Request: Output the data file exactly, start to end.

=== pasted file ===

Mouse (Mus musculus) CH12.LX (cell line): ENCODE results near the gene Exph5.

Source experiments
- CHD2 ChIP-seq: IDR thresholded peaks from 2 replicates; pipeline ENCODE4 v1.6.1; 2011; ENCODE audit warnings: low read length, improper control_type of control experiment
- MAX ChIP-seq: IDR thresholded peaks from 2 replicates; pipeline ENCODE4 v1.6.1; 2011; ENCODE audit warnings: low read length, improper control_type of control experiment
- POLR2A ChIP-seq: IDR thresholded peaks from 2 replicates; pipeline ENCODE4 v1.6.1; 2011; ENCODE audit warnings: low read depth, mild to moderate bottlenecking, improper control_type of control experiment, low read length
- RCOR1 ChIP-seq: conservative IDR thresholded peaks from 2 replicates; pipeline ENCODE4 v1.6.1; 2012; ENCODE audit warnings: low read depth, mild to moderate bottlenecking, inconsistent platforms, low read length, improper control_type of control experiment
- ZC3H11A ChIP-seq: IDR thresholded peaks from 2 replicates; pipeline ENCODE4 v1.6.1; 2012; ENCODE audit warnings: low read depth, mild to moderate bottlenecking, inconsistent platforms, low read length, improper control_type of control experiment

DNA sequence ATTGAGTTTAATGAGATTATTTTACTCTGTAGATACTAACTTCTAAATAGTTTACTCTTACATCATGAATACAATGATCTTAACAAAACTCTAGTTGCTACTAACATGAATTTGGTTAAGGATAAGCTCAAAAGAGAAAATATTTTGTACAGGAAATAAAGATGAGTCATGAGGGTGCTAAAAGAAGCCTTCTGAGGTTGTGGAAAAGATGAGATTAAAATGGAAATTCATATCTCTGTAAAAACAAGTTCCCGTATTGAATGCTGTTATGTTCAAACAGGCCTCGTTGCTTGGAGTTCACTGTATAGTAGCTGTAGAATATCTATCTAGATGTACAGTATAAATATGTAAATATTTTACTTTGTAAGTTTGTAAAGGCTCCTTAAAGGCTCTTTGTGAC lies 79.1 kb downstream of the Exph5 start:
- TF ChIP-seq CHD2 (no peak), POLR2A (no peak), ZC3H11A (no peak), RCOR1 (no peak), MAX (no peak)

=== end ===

Mouse (Mus musculus) CH12.LX (cell line): ENCODE results near the gene Exph5.

Source experiments
- CHD2 ChIP-seq: IDR thresholded peaks from 2 replicates; pipeline ENCODE4 v1.6.1; 2011; ENCODE audit warnings: low read length, improper control_type of control experiment
- MAX ChIP-seq: IDR thresholded peaks from 2 replicates; pipeline ENCODE4 v1.6.1; 2011; ENCODE audit warnings: low read length, improper control_type of control experiment
- POLR2A ChIP-seq: IDR thresholded peaks from 2 replicates; pipeline ENCODE4 v1.6.1; 2011; ENCODE audit warnings: low read depth, mild to moderate bottlenecking, improper control_type of control experiment, low read length
- RCOR1 ChIP-seq: conservative IDR thresholded peaks from 2 replicates; pipeline ENCODE4 v1.6.1; 2012; ENCODE audit warnings: low read depth, mild to moderate bottlenecking, inconsistent platforms, low read length, improper control_type of control experiment
- ZC3H11A ChIP-seq: IDR thresholded peaks from 2 replicates; pipeline ENCODE4 v1.6.1; 2012; ENCODE audit warnings: low read depth, mild to moderate bottlenecking, inconsistent platforms, low read length, improper control_type of control experiment

DNA sequence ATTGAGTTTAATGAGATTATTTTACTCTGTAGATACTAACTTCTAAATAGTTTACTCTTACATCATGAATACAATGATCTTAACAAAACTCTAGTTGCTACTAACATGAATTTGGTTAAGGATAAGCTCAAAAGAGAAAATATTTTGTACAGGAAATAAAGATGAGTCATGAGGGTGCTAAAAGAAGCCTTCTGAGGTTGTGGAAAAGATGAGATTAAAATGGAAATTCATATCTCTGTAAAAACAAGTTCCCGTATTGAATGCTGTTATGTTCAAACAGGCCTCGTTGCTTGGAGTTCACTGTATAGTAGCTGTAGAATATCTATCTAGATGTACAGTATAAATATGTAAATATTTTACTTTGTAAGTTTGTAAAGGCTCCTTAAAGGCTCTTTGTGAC lies 79.1 kb downstream of the Exph5 start:
- TF ChIP-seq CHD2 (no peak), POLR2A (no peak), ZC3H11A (no peak), RCOR1 (no peak), MAX (no peak)